(Source (French)). Alternate translations:

It's good to know something of the manners of severall Nations, that we may not think that all things against our Mode are ridiculous or unreasonable, as those are wont to do, who have seen Nothing.
[Newcombe ed. (1649)]

It is good to know something of the customs of different peoples in order to judge more sanely of our own, and not to think that everything of a fashion not ours is absurd and contrary to reason, as do those who have seen nothing.
[tr. Haldane & Ross (1911)]

It is good to know something of the customs of various peoples, so that we may judge our own more soundly and not think that everything contrary to our own ways is ridiculous and irrational, as those who have seen nothing of the world ordinarily do.
[tr. Cottingham, Stoothoff (1985)]

It is well to know something of the manner of various peoples, in order more sanely to judge our own, and that we do not think that everything against our modes is ridiculous, and against reason, as those who have seen nothing are accustomed to think.

Added on 21-Feb-22 | Last updated 21-Feb-22
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Every day of our lives we are on the verge of making those changes that would make all the difference.

Mignon McLaughlin (1913-1983) American journalist and author
The Neurotic’s Notebook, ch. 4 (1963)
Added on 29-Apr-21 | Last updated 10-Mar-22
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Censors don’t want children exposed to ideas different from their own. If every individual with an agenda had his/her way, the shelves in the school library would be close to empty.

Judy Blume (b. 1938) American writer
“Judy Blume Talks about Censorship,” judyblume.com
Added on 8-Apr-21 | Last updated 19-Apr-21
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The only reason why we wish to exchange thoughts is that we are different. If we were all the same, we would die dumb. No thought would be expressed after we found that our thoughts were precisely alike. We differ — our thoughts are different. Therefore the commerce that we call conversation.

Robert Green Ingersoll (1833-1899) American lawyer, agnostic, orator
“The Limits of Toleration,” Speech, Nineteenth Century Club of New York (8 May 1888)
Added on 11-Feb-21 | Last updated 11-Feb-21
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We have a tendency to condemn people who are different from us, to define their sins as paramount and our own sinfulness as being insignificant.

Jimmy Carter (b. 1924) American politician, US President (1977-1981), Nobel laureate [James Earl Carter, Jr.]
“A Statesman And a Man Of Faith,” interview by Don Lattin, San Francisco Chronicle (12 Jan 1997)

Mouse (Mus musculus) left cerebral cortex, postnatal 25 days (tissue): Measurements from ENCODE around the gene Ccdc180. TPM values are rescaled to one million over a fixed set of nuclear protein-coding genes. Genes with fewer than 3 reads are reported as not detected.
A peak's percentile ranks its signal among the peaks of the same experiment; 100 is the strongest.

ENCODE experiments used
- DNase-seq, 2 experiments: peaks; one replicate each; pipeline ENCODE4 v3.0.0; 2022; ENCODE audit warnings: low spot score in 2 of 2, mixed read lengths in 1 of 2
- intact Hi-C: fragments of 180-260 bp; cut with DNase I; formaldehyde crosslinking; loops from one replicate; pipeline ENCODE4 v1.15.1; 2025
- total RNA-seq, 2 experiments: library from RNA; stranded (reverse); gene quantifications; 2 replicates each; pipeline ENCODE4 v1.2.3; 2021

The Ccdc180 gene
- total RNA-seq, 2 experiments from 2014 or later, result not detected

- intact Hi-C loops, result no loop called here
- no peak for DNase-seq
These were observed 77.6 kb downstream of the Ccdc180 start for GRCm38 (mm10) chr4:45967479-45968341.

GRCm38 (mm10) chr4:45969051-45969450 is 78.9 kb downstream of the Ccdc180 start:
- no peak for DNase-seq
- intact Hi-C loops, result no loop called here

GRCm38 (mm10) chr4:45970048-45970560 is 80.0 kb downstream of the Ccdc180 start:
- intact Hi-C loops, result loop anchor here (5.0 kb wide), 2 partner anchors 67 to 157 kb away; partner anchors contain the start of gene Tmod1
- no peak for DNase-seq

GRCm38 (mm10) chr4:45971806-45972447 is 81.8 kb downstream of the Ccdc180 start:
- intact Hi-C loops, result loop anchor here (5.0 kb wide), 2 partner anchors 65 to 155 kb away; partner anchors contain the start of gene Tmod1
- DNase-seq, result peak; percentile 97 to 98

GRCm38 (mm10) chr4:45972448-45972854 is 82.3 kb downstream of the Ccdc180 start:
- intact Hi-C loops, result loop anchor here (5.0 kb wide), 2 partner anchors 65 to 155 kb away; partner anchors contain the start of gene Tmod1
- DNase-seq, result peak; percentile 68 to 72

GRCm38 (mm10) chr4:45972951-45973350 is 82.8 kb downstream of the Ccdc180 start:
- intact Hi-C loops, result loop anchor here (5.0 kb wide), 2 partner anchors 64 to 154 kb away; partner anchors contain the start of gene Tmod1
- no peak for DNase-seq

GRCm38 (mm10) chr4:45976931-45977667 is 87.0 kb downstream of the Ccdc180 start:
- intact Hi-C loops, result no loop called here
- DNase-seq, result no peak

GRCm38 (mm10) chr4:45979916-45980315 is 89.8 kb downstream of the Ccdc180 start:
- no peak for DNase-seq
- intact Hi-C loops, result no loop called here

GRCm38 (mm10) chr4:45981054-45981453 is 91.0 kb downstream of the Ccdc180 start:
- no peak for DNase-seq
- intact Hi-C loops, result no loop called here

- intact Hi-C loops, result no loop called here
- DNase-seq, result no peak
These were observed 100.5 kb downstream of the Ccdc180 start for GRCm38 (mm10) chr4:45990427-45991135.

Added on 14-Jan-21 | Last updated 14-Jan-21
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Respect only has meaning as respect for those with whom I do not agree.

Karen Armstrong (b. 1944) British author, comparative religion scholar
A History of God (1993)
Added on 21-Sep-20 | Last updated 21-Sep-20
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DEXTER: Every day, here and at home, we are warned about the enemy. But who is the enemy? Is it the alien? Well, we are all alien to one another. Is it the one who believes differently than we do? No, oh no, my friends. The enemy is fear. The enemy is ignorance. The enemy is the one who tells you that you must hate that which is different. Because, in the end, that hate will turn on you. And that same hate will destroy you.

J. Michael (Joe) Straczynski (b. 1954) American screenwriter, producer, author [a/k/a "JMS"]
Babylon 5, 3×20 “And the Rock Cried Out, No Hiding Place” (14 Oct 1996)
Added on 13-Aug-20 | Last updated 13-Aug-20
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Our culture has accepted two huge lies. The first is that, if you disagree with someone’s lifestyle, you must fear or hate them. The second is that to love someone means you agree with everything they believe, say, or do. Both are nonsense. You don’t have to compromise convictions to be compassionate.

Rick Warren (b. 1954) American Christian pastor and author
“Rick Warren on Muslims, Evangelism & Missions,” interview with Brandon A. Cox, Christian Post (2 Mar 2012)
Added on 27-May-19 | Last updated 27-May-19
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At bottom every man knows well enough that he is a unique human being, only once on this earth; and by no extraordinary chance will such a marvelously picturesque piece of diversity in unity as he is ever be put together a second time.